Natural Art: The Photography of Brad Hill

The Eye Lock

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In the Field

The Eye Lock. Taku River Drainage, northern British Columbia, Canada. July 28, 2015.

Averaged over a full year, brown bears (AKA grizzly bears) have a diet that consists mainly of vegetative matter and things that we generally don't think of as too hard to catch (like grass, carcasses they find, and ants and other insects). But at times they show their "carnivore side" (their "inner carnivore?") and actively hunt things that need to be stalked, captured and "dispatched". And when you watch a grizzly go after it prey you can't help but be impressed with its focus and efficiency.

In my experience one of the most telling signals in the animal kingdom that a predatory event is about take place is when a grizzly locks its eyes on "something" (and it's often not obvious to the viewer what that "something" is) and absolutely freezes while it maintains a deep stare. These focused "eye locks" can go on for an extended period of time (often a minute or more) and it almost seems as though the bear is in a complete trance. And they often end with the luckless subject of the eye lock on the receiving end of a predatory attack. The luckless victim could be one of many things - such as a seal, a deer, or (as in this case) - a pink salmon. Fortunately, the recipient of the stare (and predatory attack) is only very, very rarely a human!

I captured this image while scouting out a new location for a future photo tour. The location is near the BC-Yukon border and is extremely remote - it's only accessible by helicopter (unless one wants to hike for 5-days!). I'm pleased to announce that I WILL be leading photo tours to this region in 2016 (and beyond). Anyone interested in this tour should just check out my Photo Tours page for more information - and look for the trip called "The Fishing Grizzlies of the Taku".

Here's a higher-resolution (2400-pixel) version of this shot that shows the focus and intensity of the Eye Lock even better:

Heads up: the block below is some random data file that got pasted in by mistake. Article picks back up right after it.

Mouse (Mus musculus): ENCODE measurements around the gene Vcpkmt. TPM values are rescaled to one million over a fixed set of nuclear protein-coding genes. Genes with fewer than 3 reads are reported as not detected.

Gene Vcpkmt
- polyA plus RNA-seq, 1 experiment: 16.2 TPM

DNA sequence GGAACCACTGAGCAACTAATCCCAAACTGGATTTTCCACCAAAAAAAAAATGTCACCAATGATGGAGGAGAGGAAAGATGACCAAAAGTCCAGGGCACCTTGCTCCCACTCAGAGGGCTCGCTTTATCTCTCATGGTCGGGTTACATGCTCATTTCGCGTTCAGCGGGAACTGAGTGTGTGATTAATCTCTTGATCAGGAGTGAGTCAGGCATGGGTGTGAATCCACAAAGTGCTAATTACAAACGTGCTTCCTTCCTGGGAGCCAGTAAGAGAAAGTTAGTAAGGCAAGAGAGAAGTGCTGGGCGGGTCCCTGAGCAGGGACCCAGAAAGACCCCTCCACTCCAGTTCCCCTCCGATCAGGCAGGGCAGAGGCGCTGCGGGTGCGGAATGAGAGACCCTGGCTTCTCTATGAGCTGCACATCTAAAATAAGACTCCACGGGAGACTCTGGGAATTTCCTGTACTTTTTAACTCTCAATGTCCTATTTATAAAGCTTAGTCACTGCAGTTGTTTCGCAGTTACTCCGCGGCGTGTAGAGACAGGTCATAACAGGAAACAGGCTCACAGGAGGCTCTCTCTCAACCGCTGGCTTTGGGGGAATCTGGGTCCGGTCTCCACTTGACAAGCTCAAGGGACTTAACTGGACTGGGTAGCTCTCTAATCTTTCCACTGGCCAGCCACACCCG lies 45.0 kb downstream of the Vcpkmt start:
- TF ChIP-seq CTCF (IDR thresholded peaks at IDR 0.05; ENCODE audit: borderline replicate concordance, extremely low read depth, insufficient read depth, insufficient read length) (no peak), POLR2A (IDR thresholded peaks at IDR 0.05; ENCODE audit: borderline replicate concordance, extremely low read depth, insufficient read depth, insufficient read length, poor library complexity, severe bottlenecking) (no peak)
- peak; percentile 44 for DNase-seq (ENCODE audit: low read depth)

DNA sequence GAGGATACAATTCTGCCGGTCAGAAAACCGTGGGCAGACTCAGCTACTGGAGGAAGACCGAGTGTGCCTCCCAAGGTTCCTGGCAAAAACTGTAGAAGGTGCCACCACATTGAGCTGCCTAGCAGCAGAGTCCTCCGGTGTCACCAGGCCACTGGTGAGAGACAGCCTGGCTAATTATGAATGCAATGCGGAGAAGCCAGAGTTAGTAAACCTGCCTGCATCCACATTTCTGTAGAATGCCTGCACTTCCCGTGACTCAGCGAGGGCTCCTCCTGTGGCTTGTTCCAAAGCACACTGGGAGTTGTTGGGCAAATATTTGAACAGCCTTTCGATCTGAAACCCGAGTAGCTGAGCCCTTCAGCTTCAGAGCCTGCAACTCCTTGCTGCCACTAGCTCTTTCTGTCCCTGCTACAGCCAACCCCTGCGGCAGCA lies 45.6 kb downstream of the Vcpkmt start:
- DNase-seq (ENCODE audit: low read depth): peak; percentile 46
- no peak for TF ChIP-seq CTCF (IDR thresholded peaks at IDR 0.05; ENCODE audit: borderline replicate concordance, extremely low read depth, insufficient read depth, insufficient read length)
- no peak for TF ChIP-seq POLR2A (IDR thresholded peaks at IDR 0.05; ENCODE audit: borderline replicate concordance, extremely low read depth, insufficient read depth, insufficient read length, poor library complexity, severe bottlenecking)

The Eye Lock: Download 2400 pixel image (JPEG: 1.6 MB)


1. This image - in all resolutions - is protected by copyright. I'm fine with personal uses of them (including use as desktop backgrounds or screensavers on your own computer), but unauthorized commercial use of the image is prohibited by law. Thanks in advance for respecting my copyright!

2. Like all wildlife images on this website, the subject(s) is/are fully wild and completely unconstrained. Besides the potential impact of my/our presence, nothing has been done to intentionally alter or affect the ongoing behavior of the subject and, of course, there has been no use of any form of bait or other form of wildlife attractants (including vocalizations).

Behind the Camera

The Eye Lock. Taku River Drainage, northern British Columbia, Canada. July 28, 2015.

Digital Capture; Compressed RAW (NEF) 14-bit format; ISO 1250.

Nikon D4s paired with Nikkor 400mm f2.8E VR plus TC-14EIII (1.4x) teleconverter, for a total focal length of 550mm. Hand-held. VR on and in "Sport" mode.

1/1250s @ f6.3; -0.67 stop compensation from "recommended" matrix-metered exposure setting.

At the Computer

The Eye Lock. Taku River Drainage, northern British Columbia, Canada. July 28, 2015.

RAW Conversion to 16-bit TIFF using Phase One's Capture One Pro 8. Four raw variants (different versions of a single raw capture) processed, with the variants differing in exposure (0.8 stop total difference between the variants) and both shadow retrieval and highlight recovery settings.